JCI table of contents: December 14, 2006
EDITOR’S PICK: Antioxidants decrease disease in a Drosophila model of Alzheimer’s disease
Alzheimer’s disease (AD) is one of a number of neurodegenerative disorders in which brain cells damaged by naturally occurring chemicals known as reactive oxygen species (ROS) have been observed. However, whether this oxidative damage causes neurodegeneration or is a consequence of it has not been previously determined. A study appearing online on December 14, in advance of publication in the January print issue of the Journal of Clinical Investigation, indicates that oxidative damage is a factor contributing to neurodegeneration in a Drosophila model of neurodegenerative disorders such as AD.
Mel Feany and colleagues from Brigham and Women’s Hospital and Harvard Medical School assessed neuron cell death in Drosophila expressing a neurodegenerative disease–associated form of the human protein tau. The number of dying neurons was increased if these insects were also genetically modified to have high levels of ROS. By contrast, if the insects were treated with the antioxidant vitamin E they had decreased numbers of dying neurons. This demonstration that oxidative stress contributes to neurodegeneration in this model of AD suggests that targeting antioxidant pathways might provide a new approach for treating individuals with AD and other related neurodegenerative disorders.
TITLE: Oxidative stress mediates tau-induced neurodegeneration in Drosophila.
Mel B. Feany
Brigham and Women’s Hospital and Harvard Medical School, Boston, Massachusetts, USA.
Phone: (617) 525-4405; Fax: (617) 525-4422; E-mail: [email protected].
View the PDF of this article at: https://www.the-jci.org/article.php?id=28769
BONE BIOLOGY: IFN-gamma tips towards bone destruction
The soluble factor IFN-gamma has been shown to both promote and inhibit bone destruction, but the mechanisms by which it mediates these opposing effects and which effect predominates in vivo have not been clearly established. Using mice, researchers from Emory University have shown that in vitro, IFN-gamma directly inhibits the differentiation of cells that destroy bone (osteoclasts) and indirectly promotes their differentiation. In this study, which appears online on December 14 in advance of publication in the January print issue of the Journal of Clinical Investigation, Roberto Pacifici and colleagues further demonstrated that the in vitro indirect effects of IFN-gamma were a result of this soluble factor increasing the activity of APCs, thereby increasing T cell activation and production of the pro-osteoclastogenic factors RANKL and TNF-alpha. Importantly, the bone destroying effects of IFN-gamma were found to predominate in vivo in 3 distinct models of bone loss (osteoporosis). It is therefore possible that targeting IFN-gamma might provide a new approach to prevent bone loss in individuals with osteoporosis.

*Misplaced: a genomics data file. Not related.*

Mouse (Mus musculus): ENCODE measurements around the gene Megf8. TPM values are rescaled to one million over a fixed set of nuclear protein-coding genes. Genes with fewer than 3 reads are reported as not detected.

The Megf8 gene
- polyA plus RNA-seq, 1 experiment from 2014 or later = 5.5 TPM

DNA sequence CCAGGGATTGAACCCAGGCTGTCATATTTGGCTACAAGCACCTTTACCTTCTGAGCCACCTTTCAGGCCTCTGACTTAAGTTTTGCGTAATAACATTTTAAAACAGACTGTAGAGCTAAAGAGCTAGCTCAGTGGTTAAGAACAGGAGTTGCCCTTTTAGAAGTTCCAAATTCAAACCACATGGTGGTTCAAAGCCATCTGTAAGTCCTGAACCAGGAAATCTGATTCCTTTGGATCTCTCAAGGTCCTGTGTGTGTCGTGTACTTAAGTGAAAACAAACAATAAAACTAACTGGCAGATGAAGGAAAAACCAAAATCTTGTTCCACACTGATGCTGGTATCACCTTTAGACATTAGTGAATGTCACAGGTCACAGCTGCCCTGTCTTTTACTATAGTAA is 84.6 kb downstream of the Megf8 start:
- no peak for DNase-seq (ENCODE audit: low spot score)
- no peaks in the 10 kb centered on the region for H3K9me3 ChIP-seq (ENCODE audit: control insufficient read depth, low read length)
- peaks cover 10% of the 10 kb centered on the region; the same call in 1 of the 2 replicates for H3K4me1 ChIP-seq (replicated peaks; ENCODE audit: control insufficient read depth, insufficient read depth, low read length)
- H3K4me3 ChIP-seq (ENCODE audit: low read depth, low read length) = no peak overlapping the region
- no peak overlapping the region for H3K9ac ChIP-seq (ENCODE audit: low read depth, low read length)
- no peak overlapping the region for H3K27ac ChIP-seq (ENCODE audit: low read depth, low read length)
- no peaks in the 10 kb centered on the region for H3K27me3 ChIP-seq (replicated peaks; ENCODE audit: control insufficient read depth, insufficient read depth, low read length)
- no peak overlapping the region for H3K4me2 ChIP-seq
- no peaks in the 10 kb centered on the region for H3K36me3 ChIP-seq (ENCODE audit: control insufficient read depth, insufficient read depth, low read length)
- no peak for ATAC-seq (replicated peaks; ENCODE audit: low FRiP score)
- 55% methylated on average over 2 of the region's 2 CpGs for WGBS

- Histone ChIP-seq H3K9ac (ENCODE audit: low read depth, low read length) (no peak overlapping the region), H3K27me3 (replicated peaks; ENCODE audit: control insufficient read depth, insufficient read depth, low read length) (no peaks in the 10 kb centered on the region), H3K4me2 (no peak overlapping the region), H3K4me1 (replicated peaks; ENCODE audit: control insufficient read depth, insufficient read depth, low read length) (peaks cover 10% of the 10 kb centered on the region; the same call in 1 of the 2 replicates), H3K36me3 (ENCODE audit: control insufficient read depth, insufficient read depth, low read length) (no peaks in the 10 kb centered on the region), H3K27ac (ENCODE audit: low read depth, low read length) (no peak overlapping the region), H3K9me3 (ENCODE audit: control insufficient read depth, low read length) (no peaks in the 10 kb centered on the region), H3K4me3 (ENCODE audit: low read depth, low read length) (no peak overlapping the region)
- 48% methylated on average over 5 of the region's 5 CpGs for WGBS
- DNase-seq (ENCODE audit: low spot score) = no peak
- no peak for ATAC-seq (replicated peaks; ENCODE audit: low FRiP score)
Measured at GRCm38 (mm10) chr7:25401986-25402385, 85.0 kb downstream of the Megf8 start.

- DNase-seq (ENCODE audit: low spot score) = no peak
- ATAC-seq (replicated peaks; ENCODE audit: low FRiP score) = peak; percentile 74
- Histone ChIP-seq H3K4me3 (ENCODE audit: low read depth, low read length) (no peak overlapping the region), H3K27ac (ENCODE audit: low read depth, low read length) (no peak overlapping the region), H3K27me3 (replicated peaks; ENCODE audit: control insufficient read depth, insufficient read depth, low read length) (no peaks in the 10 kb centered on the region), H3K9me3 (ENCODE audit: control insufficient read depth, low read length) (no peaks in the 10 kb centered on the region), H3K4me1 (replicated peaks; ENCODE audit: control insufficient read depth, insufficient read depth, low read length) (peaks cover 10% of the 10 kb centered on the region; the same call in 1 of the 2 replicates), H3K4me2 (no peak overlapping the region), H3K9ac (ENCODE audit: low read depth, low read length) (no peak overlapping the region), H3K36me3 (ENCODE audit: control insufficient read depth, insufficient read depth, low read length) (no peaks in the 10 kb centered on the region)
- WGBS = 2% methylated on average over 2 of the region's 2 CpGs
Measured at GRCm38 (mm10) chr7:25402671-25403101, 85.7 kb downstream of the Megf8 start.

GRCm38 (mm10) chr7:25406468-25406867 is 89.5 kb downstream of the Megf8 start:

TITLE: IFN-gamma stimulates osteoclast formation and bone loss in vivo via antigen-driven T cell activation
Emory University, Atlanta, Georgia, USA.
Phone: (404) 712-8420; Fax: (404) 727-1300; E-mail: [email protected].
View the PDF of this article at: https://www.the-jci.org/article.php?id=30074
ONCOLOGY: A new way to stop FoxM1 promoting tumor growth
The initiation of tumors in the liver of mice using a combination of toxic chemicals has previously been shown to require a protein known as FoxM1. In a study using the same mouse model of liver cancer, which appears online on December 14 in advance of publication in the January print issue of the Journal of Clinical Investigation, researchers from the University of Illinois at Chicago show that FoxM1 is also required for tumor cell growth, making it a potential therapeutic target for the treatment of liver cancer.
Galina Gusarova and colleagues showed that deletion of the mouse gene encoding FoxM1 after tumors had formed but while tumors were still growing, caused a substantial decrease in the number of tumors in the liver. A similar decrease was observed when mice with pre-existing tumors were treated with a cell-penetrating peptide inhibitor of FoxM1, ARF26–44. Further analysis showed that ARF26–44 treatment increased tumor cell death by a process known as apoptosis and decreased tumor cell proliferation. Importantly, ARF26–44 treatment affected only the tumor cells, and not the normal liver tissue, leading the authors to conclude that ARF26–44 is an effective therapeutic approach to limit the progression of liver cancer in mice. Further studies will be required to determine whether this approach is viable for the treatment of human liver cancer.
TITLE: A cell-penetrating ARF peptide inhibitor of FoxM1 in mouse hepatocellular carcinoma treatment
Galina A. Gusarova
University of Illinois at Chicago, Chicago, Illinois, USA.
Phone: (312) 996-6994; Fax: (312) 355-4010; E-mail: [email protected].
View the PDF of this article at: https://www.the-jci.org/article.php?id=27527
Last reviewed: By John M. Grohol, Psy.D. on 21 Feb 2009
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